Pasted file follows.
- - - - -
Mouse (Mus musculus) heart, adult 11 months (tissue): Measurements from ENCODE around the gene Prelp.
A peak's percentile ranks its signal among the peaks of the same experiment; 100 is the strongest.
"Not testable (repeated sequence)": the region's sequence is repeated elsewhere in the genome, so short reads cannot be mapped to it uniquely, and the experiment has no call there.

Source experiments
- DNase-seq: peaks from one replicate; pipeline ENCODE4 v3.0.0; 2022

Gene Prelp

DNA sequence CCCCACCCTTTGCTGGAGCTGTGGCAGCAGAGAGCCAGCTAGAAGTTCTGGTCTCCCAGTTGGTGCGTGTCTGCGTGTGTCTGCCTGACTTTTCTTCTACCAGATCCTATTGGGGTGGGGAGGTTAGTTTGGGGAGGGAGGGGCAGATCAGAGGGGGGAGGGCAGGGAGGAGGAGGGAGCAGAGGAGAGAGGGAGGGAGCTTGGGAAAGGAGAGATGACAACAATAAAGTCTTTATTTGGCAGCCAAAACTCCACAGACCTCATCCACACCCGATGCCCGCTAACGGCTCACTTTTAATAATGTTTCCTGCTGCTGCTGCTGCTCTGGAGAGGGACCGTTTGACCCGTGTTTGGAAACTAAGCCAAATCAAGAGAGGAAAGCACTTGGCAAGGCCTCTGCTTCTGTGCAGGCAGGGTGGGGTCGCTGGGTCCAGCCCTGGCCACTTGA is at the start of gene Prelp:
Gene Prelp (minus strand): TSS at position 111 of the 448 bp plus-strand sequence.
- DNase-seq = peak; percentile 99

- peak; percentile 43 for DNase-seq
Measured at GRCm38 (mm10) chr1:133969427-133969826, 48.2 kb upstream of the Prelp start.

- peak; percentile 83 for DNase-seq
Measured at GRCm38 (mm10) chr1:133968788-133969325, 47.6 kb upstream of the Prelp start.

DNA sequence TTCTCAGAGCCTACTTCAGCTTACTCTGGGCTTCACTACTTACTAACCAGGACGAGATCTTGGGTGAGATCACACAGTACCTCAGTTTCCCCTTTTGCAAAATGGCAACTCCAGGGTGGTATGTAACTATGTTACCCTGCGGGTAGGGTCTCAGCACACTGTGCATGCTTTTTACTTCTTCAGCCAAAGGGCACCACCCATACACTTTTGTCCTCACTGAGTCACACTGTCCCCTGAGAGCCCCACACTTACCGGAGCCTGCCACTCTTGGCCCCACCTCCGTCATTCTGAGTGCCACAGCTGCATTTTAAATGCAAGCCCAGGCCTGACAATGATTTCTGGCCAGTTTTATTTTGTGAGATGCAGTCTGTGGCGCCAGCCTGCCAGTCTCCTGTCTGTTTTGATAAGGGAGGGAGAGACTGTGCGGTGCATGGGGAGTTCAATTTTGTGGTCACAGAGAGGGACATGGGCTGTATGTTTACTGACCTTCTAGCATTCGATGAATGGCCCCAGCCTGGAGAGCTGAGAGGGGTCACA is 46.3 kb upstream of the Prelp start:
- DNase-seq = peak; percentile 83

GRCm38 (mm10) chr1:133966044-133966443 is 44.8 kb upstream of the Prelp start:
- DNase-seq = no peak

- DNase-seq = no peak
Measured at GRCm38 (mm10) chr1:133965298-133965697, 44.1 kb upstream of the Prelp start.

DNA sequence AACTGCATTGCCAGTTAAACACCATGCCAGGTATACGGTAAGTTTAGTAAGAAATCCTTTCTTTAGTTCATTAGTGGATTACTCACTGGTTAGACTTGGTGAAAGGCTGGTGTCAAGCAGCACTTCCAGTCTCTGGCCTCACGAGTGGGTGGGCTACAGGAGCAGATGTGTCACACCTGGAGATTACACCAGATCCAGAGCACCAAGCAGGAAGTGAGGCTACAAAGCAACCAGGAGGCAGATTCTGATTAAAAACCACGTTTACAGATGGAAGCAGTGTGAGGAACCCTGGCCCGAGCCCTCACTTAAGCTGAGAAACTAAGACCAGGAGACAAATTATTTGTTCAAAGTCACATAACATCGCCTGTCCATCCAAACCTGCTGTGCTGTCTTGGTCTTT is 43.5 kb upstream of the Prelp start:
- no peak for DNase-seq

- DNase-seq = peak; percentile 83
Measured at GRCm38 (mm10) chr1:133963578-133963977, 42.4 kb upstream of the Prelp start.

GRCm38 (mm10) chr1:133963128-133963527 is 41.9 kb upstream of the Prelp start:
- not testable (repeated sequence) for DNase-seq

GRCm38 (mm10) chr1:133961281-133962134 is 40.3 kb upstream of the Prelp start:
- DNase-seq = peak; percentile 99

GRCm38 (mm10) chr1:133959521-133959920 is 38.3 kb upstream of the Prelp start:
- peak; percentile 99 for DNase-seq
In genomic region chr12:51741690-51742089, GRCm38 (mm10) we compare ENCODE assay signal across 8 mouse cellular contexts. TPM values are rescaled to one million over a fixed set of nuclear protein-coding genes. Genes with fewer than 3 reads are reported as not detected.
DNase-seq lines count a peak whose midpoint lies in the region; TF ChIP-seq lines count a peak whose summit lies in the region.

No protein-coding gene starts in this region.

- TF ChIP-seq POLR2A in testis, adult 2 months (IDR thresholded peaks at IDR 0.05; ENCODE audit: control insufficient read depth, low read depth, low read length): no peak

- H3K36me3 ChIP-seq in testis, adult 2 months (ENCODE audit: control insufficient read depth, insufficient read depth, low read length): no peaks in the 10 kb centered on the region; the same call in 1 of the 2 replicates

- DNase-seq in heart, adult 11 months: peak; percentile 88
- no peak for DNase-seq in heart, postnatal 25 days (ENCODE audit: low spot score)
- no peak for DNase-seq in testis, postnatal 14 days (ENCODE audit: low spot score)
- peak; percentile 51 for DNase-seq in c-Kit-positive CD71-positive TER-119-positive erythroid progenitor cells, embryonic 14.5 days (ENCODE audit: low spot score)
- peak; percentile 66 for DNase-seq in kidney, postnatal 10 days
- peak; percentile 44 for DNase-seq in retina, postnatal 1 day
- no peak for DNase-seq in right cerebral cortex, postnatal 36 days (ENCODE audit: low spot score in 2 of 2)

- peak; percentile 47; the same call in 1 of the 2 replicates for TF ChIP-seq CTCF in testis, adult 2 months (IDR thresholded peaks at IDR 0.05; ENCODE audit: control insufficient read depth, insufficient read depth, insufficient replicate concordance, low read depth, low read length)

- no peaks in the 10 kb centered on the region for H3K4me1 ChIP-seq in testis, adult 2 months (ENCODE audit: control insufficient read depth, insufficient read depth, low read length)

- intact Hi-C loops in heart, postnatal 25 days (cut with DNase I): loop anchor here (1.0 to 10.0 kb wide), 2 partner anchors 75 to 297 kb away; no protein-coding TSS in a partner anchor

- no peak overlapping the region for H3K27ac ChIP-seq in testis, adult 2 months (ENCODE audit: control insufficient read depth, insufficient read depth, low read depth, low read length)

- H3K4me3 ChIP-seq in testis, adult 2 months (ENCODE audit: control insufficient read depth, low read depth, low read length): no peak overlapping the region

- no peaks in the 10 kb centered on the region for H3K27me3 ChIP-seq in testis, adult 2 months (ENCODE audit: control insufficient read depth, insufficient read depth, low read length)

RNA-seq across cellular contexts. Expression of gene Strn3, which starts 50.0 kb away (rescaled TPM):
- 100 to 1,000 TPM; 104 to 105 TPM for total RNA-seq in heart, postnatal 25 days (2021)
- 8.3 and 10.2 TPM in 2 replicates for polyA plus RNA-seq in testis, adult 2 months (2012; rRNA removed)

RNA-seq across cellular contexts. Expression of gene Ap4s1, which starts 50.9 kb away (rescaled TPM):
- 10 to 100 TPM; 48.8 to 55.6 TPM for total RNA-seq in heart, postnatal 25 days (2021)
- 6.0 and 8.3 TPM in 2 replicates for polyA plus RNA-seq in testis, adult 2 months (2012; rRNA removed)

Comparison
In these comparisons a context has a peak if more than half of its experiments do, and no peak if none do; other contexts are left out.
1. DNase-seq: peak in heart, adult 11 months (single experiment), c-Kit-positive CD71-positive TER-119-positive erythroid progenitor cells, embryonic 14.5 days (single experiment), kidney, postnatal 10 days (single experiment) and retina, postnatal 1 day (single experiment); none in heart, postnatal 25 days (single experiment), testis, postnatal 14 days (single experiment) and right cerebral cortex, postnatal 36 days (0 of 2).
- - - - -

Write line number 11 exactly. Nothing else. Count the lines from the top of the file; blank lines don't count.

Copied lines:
Measured at GRCm38 (mm10) chr1:133969427-133969826, 48.2 kb upstream of the Prelp start.